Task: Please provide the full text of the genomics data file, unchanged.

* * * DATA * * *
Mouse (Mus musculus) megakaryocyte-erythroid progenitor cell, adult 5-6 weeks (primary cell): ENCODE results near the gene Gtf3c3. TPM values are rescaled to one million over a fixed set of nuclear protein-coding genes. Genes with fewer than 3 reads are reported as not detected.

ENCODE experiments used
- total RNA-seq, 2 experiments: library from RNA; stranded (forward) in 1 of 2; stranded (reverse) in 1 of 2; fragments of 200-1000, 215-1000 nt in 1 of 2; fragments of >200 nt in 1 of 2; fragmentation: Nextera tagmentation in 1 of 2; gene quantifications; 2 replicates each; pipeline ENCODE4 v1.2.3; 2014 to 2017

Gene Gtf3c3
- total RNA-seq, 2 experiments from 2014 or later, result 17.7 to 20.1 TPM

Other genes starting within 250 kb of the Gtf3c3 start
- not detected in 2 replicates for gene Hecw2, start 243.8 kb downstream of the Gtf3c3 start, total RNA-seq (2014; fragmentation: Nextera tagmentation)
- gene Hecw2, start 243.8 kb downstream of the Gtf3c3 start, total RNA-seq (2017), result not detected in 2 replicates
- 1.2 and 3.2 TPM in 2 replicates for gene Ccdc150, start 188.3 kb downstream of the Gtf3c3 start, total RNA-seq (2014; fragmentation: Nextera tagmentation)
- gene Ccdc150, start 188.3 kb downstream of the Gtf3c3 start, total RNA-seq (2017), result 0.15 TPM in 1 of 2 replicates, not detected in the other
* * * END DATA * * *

Mouse (Mus musculus) megakaryocyte-erythroid progenitor cell, adult 5-6 weeks (primary cell): ENCODE results near the gene Gtf3c3. TPM values are rescaled to one million over a fixed set of nuclear protein-coding genes. Genes with fewer than 3 reads are reported as not detected.

ENCODE experiments used
- total RNA-seq, 2 experiments: library from RNA; stranded (forward) in 1 of 2; stranded (reverse) in 1 of 2; fragments of 200-1000, 215-1000 nt in 1 of 2; fragments of >200 nt in 1 of 2; fragmentation: Nextera tagmentation in 1 of 2; gene quantifications; 2 replicates each; pipeline ENCODE4 v1.2.3; 2014 to 2017

Gene Gtf3c3
- total RNA-seq, 2 experiments from 2014 or later, result 17.7 to 20.1 TPM

Other genes starting within 250 kb of the Gtf3c3 start
- not detected in 2 replicates for gene Hecw2, start 243.8 kb downstream of the Gtf3c3 start, total RNA-seq (2014; fragmentation: Nextera tagmentation)
- gene Hecw2, start 243.8 kb downstream of the Gtf3c3 start, total RNA-seq (2017), result not detected in 2 replicates
- 1.2 and 3.2 TPM in 2 replicates for gene Ccdc150, start 188.3 kb downstream of the Gtf3c3 start, total RNA-seq (2014; fragmentation: Nextera tagmentation)
- gene Ccdc150, start 188.3 kb downstream of the Gtf3c3 start, total RNA-seq (2017), result 0.15 TPM in 1 of 2 replicates, not detected in the other